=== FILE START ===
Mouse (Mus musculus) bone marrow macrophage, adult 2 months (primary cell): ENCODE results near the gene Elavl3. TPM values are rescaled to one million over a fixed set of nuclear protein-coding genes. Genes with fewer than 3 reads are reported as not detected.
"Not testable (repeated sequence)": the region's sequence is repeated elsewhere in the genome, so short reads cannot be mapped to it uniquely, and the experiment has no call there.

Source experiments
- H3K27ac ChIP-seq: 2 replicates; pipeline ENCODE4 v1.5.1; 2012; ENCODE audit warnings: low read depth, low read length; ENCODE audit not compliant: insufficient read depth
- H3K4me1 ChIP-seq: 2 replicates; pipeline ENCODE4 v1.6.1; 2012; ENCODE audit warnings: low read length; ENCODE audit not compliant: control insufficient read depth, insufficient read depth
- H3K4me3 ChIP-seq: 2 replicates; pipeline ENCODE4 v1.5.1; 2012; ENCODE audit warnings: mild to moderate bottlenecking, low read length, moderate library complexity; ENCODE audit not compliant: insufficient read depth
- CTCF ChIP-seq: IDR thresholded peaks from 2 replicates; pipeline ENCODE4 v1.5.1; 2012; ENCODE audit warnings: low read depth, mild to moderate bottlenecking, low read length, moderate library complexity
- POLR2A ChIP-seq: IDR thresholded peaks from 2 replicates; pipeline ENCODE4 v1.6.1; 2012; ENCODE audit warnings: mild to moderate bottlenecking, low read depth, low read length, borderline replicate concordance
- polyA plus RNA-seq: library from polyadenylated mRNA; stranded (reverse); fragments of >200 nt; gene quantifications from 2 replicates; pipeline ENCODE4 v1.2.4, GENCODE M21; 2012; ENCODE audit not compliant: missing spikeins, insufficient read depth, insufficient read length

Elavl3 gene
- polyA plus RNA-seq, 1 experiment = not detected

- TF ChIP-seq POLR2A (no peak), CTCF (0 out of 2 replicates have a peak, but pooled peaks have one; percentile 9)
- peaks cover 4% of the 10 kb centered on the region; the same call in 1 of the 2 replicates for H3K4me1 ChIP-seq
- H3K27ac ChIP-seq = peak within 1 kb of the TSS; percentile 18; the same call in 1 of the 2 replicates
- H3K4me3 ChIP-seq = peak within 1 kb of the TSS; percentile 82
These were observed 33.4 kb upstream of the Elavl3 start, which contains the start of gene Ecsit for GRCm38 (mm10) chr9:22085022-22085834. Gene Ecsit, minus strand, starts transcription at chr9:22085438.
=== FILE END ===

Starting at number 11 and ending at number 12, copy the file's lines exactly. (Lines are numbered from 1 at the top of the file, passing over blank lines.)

- polyA plus RNA-seq, 1 experiment = not detected

- TF ChIP-seq POLR2A (no peak), CTCF (0 out of 2 replicates have a peak, but pooled peaks have one; percentile 9)